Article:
Star Trek Saturdays #15

It’s time for Star Trek Saturdays #15!


This week’s episode is “The Menagerie, Part 1” and it’s not only the first two-parter in Trek history, it’s also one hell of an episode, tense and intriguing from start to finish.

This is also, I feel incumbent to point out, the first episode–along with its 2nd part–written fully by series creator Gene Roddenberry. While he did come up with the stories for “Charlie X” and “Mudd’s Women,” this is the first episode where the screenplay is credited to him.

Our story opens with the Enterprise making a landing at Starbase 11 because, as Kirk explains to the officer who greets him, McCoy and Spock as they beam down, a subspace message was sent asking them to immediately divert there. However, the officer and the starbase’s commander, Commodore Mendez (Malachi Throne), inform them that the base sent no such message.

Kirk insists that Spock received the message from former Enterprise commander and current Fleet Captain Christopher Pike (Sean Kenney). Mendez tells them this is impossible and he explains to them that, during Pike’s routine inspection of a cadet vessel, one of the baffle plates–a part of the ship’s warp core–ruptured and Pike personally rescued the remaining crewmen. However, he suffered severe exposure to delta radiation and is now permanently confined to a specialized wheelchair. Mendez takes them to see Pike , who reveals himself in one of the most iconic images in sci-fi TV history.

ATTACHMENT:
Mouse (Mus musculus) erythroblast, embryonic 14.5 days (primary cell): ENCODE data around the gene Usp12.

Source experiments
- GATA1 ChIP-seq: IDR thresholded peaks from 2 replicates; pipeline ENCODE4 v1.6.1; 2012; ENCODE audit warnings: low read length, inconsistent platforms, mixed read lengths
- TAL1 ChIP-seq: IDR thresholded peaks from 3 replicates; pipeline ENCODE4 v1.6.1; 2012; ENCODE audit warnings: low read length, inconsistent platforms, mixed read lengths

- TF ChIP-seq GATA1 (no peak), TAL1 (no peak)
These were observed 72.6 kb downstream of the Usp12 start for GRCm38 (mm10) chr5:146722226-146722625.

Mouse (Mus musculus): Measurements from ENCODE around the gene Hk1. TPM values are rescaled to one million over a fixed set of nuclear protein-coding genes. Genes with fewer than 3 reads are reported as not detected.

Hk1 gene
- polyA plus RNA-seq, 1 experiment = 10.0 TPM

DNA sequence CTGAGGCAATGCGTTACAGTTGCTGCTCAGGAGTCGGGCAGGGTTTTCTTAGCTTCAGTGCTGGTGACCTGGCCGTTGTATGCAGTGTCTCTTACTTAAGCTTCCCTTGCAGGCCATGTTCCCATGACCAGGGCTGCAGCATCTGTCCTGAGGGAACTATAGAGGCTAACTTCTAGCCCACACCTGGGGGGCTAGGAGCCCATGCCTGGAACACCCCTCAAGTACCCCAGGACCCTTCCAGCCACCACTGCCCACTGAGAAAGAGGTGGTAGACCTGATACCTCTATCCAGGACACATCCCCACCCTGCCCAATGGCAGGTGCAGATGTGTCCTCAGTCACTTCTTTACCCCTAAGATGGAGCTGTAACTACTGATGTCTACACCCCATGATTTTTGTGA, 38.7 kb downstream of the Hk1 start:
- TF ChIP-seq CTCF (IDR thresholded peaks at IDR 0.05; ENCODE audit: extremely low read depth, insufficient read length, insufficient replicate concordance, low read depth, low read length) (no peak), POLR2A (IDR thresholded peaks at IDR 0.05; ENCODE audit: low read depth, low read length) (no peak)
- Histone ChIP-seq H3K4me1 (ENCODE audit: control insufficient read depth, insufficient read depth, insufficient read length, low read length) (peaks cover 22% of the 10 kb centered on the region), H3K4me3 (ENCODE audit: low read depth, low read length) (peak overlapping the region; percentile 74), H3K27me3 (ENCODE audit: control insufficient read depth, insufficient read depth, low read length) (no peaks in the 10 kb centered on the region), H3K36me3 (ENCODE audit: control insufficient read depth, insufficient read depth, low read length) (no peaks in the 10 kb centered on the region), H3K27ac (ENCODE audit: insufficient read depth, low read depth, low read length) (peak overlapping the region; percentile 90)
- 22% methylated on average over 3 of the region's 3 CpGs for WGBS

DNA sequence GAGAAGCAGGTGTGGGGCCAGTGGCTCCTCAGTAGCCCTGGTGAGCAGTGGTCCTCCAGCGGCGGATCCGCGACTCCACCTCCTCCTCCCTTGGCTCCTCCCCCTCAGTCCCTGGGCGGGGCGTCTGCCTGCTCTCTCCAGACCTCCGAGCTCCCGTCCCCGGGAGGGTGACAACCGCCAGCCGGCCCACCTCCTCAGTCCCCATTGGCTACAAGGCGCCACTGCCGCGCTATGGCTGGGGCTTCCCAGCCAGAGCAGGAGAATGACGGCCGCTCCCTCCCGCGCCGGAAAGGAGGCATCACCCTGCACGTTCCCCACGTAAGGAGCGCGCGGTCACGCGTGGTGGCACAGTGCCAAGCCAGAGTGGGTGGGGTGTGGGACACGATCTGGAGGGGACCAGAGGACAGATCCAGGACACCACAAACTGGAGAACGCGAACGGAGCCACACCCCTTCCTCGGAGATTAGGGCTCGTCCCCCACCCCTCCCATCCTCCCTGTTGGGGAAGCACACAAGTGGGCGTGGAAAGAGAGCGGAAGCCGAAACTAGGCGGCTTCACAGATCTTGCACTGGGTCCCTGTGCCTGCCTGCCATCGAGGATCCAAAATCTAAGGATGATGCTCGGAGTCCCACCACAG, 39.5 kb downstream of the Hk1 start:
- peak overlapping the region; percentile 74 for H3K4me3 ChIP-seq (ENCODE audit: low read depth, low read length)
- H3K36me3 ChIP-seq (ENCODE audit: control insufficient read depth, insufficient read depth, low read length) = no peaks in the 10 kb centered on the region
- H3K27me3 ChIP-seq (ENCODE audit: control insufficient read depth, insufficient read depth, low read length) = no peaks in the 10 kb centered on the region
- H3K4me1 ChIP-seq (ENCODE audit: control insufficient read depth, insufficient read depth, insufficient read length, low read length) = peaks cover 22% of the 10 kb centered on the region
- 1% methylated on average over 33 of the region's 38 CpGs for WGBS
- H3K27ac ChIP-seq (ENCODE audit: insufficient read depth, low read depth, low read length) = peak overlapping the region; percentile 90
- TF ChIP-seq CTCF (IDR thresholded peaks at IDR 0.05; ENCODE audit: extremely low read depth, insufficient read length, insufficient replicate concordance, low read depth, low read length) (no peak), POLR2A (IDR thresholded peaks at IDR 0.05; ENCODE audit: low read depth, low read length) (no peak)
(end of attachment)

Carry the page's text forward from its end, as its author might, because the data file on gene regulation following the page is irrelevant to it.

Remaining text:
Christopher Pike, The Menagerie

Pike cannot speak, but can send brain waves to his wheelchair, communicating with one beep for “Yes,” two beeps for “No.” Spock requests a moment alone with his former commander. When the rest leave, he tells Pike, “You know why I have come….I know it is treachery and it is mutiny, but I must do this.” Pike repeatedly beeps “No” to this, but Spock seems to not listen.

In Mendez’s office, Kirk tells him that the starbase did summon them, which Mendez emphatically denies. The record tapes show no such transmission and Mendez notes that Spock is the only one who heard this transmission. They argue for a while, with Mendez heavily suggesting that Spock fabricated the message while, down below, Spock infiltrates the computer banks of the starbase and manipulates the computer into ordering the Enterprise to leave orbit in an hour to an undisclosed location that Spock feeds to the ship’s computers and has them program coordinates to automatically.

Back in Mendez’s office, McCoy is called back aboard the Enterprise. Mendez then shows Kirk a top-secret report detailing what is known as General Order 7: “No vessel under any condition, emergency or otherwise, is to visit Talos IV.” The report, Mendez says, doesn’t even reveal why this is so, saying it’s only known to top fleet command and he shows Kirk that the only vessel to have ever visited the planet is the Enterprise…under the command of Christopher Pike and with Science Officer Spock.

Suddenly, Mendez and Kirk are alerted that Pike has disappeared from his room. Mendez contacts Starbase Operations for an explanation and is informed that the Enterprise is leaving orbit, refusing to respond to signals